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Old 08-22-2012, 06:05 AM   #34
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Don't Call it a Funkin' Reboot!

Quote:
Originally Posted by Le Sabotuer
And sometimes all that talk leads to action.

All that talk sometimes leads to more talk, albeit interesting talk...

Quote:
Originally Posted by The Internet
...The Rocketeer Relaunched?


Dark corners of the interwebs were abuzz with rumors that newly installed Disney Studio honcho, Alan Horn, is planning to meet with scribblers (well, not personally!) to discuss what directions a remake could take; i.e., live-action, animated feature, story, etc. They'll probably discuss whether or not the project actually has legs; twenty years between pictures... well, need we say more?

The project's obviously in its fledgling state, but the possibility of Cliff Secord taking to the skies again is exciting. There's a wealth of direct and indirect material (Yes, Crimson Skies, that means you) to draw from. Disney could feasibly go in-house and draw from Talespin.

Yes, it features anthropomorphic characters, but in theme, attitude, and look it shares a lot with the classic pulp adventures! Don Karnage's air pirates even get around in planes very similar to the GeeBee Z!



Perhaps not coincidentally, the news comes on the heels of the release of Cargo of Doom, the latest 4 issue miniseries that hits comic book shoppes everywhere today!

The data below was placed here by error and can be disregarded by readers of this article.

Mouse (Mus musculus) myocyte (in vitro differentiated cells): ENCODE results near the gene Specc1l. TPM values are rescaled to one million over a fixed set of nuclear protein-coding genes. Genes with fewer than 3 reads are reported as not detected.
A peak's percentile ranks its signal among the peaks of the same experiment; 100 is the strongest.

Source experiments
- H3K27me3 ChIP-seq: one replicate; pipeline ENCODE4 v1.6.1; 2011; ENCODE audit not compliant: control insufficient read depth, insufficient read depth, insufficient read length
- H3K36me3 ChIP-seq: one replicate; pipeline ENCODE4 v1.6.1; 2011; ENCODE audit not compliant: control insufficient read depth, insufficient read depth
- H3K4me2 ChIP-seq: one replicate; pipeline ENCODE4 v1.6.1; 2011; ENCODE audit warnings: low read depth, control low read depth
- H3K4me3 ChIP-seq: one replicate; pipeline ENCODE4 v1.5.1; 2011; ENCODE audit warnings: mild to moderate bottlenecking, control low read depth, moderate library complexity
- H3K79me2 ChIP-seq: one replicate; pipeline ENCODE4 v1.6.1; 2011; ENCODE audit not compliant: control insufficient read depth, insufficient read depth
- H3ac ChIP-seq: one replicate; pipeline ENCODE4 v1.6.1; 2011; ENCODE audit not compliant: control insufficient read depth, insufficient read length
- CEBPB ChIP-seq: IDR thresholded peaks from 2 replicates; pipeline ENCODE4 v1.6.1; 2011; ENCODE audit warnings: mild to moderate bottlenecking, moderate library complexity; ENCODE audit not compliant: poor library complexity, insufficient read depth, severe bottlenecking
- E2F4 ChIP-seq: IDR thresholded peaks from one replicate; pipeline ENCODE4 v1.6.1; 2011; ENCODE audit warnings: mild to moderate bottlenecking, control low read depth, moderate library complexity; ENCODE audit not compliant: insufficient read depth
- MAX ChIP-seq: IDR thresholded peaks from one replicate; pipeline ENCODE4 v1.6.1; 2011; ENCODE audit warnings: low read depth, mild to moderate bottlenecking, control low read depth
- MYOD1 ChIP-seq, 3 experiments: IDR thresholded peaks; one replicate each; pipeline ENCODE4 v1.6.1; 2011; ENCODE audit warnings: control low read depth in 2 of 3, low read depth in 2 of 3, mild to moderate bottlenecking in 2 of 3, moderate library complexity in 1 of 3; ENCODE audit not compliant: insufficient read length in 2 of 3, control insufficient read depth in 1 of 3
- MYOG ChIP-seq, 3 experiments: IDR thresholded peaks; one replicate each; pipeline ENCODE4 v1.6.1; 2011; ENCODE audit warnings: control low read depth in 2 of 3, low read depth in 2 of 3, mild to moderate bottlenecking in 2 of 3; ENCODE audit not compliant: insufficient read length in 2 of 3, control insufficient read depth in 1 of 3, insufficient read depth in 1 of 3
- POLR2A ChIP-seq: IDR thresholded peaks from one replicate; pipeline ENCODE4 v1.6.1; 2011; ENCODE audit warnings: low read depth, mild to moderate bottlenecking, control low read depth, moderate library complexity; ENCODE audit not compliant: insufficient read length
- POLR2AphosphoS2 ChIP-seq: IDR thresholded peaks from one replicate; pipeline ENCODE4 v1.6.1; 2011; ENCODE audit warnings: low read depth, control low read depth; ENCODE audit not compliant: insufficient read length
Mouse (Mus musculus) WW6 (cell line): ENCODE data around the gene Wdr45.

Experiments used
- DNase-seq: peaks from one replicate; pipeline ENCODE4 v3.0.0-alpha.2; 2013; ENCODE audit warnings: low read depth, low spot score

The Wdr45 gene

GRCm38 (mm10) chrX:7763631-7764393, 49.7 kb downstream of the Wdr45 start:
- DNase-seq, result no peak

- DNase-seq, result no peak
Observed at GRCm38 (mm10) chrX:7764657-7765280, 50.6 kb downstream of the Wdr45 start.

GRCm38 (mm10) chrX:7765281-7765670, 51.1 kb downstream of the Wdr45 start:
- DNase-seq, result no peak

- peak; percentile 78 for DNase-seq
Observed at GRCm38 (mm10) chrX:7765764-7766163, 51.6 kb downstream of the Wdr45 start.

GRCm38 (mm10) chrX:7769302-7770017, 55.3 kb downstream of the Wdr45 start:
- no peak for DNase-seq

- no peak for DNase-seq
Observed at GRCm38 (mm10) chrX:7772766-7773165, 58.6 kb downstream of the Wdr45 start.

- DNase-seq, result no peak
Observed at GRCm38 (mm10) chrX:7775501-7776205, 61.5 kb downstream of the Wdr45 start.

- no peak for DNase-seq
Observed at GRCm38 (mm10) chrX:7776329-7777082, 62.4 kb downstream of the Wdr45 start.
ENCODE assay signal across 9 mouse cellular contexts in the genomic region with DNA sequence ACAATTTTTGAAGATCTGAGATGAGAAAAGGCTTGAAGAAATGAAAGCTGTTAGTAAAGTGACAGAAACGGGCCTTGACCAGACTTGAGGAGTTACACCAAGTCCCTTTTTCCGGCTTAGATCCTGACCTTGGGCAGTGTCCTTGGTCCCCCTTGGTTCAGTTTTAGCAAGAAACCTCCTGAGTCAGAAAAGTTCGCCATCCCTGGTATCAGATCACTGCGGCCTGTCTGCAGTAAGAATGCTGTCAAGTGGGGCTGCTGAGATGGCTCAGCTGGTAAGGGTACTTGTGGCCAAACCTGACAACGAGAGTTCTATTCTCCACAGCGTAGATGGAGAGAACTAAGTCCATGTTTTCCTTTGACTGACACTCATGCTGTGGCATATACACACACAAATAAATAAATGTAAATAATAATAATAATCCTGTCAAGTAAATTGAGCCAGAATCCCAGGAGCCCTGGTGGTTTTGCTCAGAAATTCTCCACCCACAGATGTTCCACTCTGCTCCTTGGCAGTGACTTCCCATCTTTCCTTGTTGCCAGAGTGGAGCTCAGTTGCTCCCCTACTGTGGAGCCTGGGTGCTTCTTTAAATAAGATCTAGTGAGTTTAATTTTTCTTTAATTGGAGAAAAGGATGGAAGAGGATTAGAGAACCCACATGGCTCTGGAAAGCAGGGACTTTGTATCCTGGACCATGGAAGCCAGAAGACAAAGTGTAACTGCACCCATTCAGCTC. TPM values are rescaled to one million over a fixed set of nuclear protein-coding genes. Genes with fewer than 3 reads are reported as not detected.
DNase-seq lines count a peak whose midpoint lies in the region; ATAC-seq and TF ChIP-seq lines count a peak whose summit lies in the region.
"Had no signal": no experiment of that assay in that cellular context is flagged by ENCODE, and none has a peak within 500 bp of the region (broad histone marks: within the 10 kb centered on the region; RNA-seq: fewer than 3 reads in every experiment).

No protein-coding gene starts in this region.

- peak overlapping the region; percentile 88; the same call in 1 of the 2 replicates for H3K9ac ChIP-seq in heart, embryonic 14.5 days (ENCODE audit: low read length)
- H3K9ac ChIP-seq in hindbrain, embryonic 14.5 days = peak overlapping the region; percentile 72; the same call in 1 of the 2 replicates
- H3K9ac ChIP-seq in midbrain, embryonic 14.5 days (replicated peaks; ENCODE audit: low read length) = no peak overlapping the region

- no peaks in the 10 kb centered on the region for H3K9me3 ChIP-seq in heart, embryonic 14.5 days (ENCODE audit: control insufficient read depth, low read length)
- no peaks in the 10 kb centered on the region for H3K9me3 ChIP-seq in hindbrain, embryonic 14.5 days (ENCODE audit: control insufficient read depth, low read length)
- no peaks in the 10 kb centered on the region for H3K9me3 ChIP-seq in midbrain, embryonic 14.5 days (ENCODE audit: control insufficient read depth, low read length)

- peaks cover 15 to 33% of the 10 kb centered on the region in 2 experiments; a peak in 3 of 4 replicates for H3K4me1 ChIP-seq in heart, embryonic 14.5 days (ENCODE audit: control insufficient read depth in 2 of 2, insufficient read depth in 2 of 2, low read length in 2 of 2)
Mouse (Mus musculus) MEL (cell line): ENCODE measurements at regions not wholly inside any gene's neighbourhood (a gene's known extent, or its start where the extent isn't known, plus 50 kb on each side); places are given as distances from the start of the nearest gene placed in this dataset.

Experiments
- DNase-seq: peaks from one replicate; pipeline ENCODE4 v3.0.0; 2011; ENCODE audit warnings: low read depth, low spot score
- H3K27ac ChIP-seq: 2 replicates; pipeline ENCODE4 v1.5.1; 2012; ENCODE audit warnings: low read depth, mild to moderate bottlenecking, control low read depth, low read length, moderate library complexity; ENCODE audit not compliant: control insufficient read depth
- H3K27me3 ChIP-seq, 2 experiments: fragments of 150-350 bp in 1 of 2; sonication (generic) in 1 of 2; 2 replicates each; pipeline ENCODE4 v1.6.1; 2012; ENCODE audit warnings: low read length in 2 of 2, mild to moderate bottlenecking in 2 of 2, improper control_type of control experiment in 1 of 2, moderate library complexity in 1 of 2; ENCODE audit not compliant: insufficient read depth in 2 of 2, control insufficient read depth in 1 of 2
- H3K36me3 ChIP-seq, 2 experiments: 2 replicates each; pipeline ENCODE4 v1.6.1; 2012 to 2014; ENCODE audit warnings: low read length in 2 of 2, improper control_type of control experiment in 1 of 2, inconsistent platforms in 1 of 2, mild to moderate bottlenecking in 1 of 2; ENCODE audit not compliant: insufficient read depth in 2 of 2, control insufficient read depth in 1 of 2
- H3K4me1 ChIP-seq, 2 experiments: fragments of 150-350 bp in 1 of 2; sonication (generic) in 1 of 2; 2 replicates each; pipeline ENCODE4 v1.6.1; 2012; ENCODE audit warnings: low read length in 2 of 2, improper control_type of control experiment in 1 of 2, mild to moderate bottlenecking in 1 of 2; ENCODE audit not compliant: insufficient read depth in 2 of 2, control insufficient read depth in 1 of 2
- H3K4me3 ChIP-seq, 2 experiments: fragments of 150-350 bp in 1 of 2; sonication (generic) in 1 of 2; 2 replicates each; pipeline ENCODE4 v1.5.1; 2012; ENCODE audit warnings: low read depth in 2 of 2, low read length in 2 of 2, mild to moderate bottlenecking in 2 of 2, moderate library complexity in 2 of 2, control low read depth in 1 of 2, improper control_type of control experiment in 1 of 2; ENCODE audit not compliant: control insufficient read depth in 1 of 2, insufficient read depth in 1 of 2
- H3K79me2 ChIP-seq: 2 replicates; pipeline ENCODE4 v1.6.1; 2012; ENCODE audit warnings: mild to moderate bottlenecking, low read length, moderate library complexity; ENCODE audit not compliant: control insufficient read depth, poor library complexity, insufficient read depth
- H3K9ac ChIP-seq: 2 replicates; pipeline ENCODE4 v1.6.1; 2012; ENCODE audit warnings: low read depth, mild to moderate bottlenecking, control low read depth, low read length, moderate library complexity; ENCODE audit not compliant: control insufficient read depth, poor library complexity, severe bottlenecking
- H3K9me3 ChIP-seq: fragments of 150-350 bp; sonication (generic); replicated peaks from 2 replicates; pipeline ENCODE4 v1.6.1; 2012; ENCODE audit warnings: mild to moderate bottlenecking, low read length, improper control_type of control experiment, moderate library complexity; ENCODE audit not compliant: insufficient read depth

Comic Book Resource has a nifty preview available for viewing as well. Check it out here.







Had a chance to see this? It's pretty good.



Also: Want to fiddle around with building your own jetpack? Well, check this out!
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Old 04-03-2013, 04:41 AM   #35
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If we increase the manifold pressure...

...and adjust the air to fuel ratio, then maybe we can get a sequel. Or, in this case, another mini-series from IDW Publishing! This time around Roger Langridge and J. Bone team up to bring us... The Rocketeer: Hollywood Horror!

The mini-series went on sale last month, and the second issue hit shelves about a week back. Early word has it that it mixes up the classic pulp adventures that fans have come to know and love, with a touch of Lovecraftian horror(!?). Now, I know that Cliff Secord has almost nothing in the way of established lore, but this seems like a bridge too far. Fingers crossed.



Also: In a rare bit of crossover news, it looks like IDW will be publishing a Rocketeer/The Spirit team-up due out in July. Not much is known yet, but it looks like The Spirit will be heading out to the Left Coast to investigate the murder of a wealthy industrialist.
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Old 04-06-2013, 07:17 AM   #36
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While looking for something else, I stumbled across this little ditty over @ YouTube. Seems like some kind soul has uploaded Disney's short behind the scenes documentary "The Rocketeer: Excitement in the Air." I don't think I've ever seen this, and Disney doesn't feel a particular need to include it on any of the home video releases.

There's a couple nice bits with Dave Stevens, too.





The Spruce Goose was once displayed outside?! I remember seeing it inside a giant hanger.



There's also a couple of nifty blog reports and a hefty photo gallery available on-line for anybody who's interested.